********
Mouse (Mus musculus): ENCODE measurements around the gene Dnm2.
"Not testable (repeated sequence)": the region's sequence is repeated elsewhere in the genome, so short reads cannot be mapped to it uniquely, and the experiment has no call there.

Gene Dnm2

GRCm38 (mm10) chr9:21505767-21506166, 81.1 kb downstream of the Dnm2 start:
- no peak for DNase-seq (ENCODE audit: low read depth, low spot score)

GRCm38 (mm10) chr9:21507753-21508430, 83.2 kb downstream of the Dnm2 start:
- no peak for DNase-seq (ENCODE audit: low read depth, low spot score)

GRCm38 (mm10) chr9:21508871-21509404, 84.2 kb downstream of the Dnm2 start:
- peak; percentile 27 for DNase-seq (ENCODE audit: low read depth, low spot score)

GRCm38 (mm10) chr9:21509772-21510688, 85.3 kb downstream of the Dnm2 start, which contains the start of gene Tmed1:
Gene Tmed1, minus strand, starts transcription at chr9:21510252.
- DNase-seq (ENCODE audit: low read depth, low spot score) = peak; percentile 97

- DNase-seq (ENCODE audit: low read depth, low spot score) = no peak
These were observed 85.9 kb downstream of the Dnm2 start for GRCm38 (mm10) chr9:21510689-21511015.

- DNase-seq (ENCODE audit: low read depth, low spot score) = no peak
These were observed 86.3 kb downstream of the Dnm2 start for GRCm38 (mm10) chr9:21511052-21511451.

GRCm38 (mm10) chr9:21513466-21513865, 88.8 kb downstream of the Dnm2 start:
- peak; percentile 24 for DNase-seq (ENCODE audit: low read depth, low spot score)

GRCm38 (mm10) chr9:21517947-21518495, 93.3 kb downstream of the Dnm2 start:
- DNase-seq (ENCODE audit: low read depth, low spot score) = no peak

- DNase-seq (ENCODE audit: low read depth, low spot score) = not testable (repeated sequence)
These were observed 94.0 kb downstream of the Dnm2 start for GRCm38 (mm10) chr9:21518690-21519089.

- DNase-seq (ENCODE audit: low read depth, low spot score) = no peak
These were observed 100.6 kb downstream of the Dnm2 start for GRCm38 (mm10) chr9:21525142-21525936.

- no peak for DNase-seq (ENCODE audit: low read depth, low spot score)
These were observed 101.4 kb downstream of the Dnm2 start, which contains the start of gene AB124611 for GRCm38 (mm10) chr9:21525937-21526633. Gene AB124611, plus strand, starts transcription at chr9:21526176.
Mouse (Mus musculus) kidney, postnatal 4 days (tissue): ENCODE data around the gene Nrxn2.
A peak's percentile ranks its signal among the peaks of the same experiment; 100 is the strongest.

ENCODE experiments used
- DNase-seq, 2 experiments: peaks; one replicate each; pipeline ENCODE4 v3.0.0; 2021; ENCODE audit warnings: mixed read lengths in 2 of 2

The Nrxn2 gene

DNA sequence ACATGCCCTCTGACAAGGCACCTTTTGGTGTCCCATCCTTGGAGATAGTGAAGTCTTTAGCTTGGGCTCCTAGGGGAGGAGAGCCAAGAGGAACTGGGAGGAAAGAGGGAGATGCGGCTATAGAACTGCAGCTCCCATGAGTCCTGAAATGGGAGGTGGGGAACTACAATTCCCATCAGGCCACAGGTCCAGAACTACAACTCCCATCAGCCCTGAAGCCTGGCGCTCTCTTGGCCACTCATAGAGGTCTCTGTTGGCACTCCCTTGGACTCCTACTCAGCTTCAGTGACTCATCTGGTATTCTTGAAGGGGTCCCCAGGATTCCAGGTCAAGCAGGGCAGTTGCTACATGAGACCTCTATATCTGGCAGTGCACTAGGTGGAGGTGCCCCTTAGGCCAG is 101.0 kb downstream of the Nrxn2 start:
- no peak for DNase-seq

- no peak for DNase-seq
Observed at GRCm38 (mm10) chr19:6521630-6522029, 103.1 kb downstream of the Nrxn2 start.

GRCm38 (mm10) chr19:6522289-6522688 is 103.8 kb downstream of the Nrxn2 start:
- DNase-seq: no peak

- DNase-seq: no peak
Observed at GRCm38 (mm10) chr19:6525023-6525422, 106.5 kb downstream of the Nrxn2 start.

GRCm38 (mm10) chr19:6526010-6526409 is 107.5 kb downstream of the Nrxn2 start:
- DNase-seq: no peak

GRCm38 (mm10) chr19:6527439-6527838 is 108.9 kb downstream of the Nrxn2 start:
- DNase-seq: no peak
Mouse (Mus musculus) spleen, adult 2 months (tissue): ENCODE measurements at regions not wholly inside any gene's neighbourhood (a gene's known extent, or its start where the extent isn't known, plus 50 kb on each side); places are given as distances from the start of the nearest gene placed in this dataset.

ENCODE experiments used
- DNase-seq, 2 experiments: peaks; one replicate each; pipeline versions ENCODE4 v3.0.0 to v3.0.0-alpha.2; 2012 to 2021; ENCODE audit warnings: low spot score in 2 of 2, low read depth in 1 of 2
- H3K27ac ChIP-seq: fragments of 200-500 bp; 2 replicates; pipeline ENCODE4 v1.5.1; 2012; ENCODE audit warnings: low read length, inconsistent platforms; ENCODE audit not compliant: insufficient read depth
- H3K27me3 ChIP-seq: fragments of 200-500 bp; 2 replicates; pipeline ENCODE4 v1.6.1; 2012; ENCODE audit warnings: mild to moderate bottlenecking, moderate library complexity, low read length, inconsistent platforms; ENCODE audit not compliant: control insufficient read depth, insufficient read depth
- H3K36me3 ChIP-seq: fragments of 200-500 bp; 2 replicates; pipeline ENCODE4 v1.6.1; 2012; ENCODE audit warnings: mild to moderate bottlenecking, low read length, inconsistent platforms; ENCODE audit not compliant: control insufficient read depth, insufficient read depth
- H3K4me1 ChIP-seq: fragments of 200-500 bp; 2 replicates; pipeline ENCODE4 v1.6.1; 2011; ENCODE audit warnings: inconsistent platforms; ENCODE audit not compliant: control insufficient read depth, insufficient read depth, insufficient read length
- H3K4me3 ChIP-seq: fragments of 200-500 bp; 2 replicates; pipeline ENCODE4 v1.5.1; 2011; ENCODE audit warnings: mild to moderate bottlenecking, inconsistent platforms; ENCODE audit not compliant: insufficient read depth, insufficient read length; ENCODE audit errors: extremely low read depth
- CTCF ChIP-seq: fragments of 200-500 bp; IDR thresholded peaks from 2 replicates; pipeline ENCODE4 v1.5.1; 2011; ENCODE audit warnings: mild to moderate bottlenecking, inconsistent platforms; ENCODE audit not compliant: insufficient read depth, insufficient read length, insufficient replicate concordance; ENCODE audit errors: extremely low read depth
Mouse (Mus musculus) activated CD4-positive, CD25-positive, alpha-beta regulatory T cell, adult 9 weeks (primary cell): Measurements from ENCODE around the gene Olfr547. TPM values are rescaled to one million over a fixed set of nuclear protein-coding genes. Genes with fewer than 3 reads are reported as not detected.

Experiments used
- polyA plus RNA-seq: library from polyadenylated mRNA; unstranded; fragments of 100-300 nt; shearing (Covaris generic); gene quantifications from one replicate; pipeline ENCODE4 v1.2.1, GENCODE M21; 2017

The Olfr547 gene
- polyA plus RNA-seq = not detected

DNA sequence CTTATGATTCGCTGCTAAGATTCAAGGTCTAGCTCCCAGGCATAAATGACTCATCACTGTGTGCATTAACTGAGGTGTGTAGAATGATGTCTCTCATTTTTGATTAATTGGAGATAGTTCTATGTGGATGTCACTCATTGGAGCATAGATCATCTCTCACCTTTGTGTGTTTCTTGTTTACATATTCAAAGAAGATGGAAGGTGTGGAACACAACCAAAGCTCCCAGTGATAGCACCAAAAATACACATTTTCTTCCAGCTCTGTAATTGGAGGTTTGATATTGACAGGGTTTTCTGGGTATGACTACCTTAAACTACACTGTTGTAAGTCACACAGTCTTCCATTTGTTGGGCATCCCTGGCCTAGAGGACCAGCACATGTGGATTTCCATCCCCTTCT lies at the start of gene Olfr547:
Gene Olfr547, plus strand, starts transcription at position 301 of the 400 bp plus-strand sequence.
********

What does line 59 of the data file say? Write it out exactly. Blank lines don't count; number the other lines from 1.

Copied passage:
Gene Olfr547, plus strand, starts transcription at position 301 of the 400 bp plus-strand sequence.